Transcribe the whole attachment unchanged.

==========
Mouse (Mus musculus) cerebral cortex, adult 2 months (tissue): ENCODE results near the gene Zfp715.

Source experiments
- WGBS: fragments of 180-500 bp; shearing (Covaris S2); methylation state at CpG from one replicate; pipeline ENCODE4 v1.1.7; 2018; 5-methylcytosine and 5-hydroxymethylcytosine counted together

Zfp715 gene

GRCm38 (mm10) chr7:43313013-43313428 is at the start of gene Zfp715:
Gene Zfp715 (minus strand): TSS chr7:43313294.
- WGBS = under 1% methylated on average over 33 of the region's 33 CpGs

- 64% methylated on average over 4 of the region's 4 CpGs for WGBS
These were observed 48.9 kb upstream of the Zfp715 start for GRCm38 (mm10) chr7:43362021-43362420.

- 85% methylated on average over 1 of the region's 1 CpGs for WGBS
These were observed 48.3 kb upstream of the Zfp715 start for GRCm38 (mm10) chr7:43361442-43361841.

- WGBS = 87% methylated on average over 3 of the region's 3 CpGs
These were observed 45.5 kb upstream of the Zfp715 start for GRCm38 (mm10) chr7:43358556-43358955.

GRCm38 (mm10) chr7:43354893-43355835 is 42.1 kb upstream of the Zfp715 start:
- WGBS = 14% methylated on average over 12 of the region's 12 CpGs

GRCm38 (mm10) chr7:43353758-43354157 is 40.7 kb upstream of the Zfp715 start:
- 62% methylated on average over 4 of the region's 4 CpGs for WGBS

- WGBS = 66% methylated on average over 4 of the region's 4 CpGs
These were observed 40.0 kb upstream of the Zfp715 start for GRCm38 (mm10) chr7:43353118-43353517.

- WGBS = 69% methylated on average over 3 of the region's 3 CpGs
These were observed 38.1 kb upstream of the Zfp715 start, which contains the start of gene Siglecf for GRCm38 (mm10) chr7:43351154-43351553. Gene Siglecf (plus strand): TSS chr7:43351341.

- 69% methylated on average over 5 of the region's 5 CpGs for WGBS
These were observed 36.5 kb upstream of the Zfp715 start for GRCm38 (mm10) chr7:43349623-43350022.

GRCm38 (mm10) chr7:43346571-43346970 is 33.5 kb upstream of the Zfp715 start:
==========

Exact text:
Mouse (Mus musculus) cerebral cortex, adult 2 months (tissue): ENCODE results near the gene Zfp715.

Source experiments
- WGBS: fragments of 180-500 bp; shearing (Covaris S2); methylation state at CpG from one replicate; pipeline ENCODE4 v1.1.7; 2018; 5-methylcytosine and 5-hydroxymethylcytosine counted together

Zfp715 gene

GRCm38 (mm10) chr7:43313013-43313428 is at the start of gene Zfp715:
Gene Zfp715 (minus strand): TSS chr7:43313294.
- WGBS = under 1% methylated on average over 33 of the region's 33 CpGs

- 64% methylated on average over 4 of the region's 4 CpGs for WGBS
These were observed 48.9 kb upstream of the Zfp715 start for GRCm38 (mm10) chr7:43362021-43362420.

- 85% methylated on average over 1 of the region's 1 CpGs for WGBS
These were observed 48.3 kb upstream of the Zfp715 start for GRCm38 (mm10) chr7:43361442-43361841.

- WGBS = 87% methylated on average over 3 of the region's 3 CpGs
These were observed 45.5 kb upstream of the Zfp715 start for GRCm38 (mm10) chr7:43358556-43358955.

GRCm38 (mm10) chr7:43354893-43355835 is 42.1 kb upstream of the Zfp715 start:
- WGBS = 14% methylated on average over 12 of the region's 12 CpGs

GRCm38 (mm10) chr7:43353758-43354157 is 40.7 kb upstream of the Zfp715 start:
- 62% methylated on average over 4 of the region's 4 CpGs for WGBS

- WGBS = 66% methylated on average over 4 of the region's 4 CpGs
These were observed 40.0 kb upstream of the Zfp715 start for GRCm38 (mm10) chr7:43353118-43353517.

- WGBS = 69% methylated on average over 3 of the region's 3 CpGs
These were observed 38.1 kb upstream of the Zfp715 start, which contains the start of gene Siglecf for GRCm38 (mm10) chr7:43351154-43351553. Gene Siglecf (plus strand): TSS chr7:43351341.

- 69% methylated on average over 5 of the region's 5 CpGs for WGBS
These were observed 36.5 kb upstream of the Zfp715 start for GRCm38 (mm10) chr7:43349623-43350022.

GRCm38 (mm10) chr7:43346571-43346970 is 33.5 kb upstream of the Zfp715 start: